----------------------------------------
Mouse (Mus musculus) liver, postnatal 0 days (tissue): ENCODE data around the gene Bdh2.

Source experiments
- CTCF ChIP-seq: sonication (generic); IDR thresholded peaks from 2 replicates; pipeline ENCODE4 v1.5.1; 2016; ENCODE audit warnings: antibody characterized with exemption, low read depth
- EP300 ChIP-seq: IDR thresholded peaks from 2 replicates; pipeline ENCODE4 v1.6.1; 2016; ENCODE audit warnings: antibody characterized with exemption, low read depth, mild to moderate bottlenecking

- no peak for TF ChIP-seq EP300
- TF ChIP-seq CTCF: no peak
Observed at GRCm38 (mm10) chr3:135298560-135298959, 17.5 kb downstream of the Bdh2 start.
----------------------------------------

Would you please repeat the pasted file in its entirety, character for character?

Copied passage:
Mouse (Mus musculus) liver, postnatal 0 days (tissue): ENCODE data around the gene Bdh2.

Source experiments
- CTCF ChIP-seq: sonication (generic); IDR thresholded peaks from 2 replicates; pipeline ENCODE4 v1.5.1; 2016; ENCODE audit warnings: antibody characterized with exemption, low read depth
- EP300 ChIP-seq: IDR thresholded peaks from 2 replicates; pipeline ENCODE4 v1.6.1; 2016; ENCODE audit warnings: antibody characterized with exemption, low read depth, mild to moderate bottlenecking

- no peak for TF ChIP-seq EP300
- TF ChIP-seq CTCF: no peak
Observed at GRCm38 (mm10) chr3:135298560-135298959, 17.5 kb downstream of the Bdh2 start.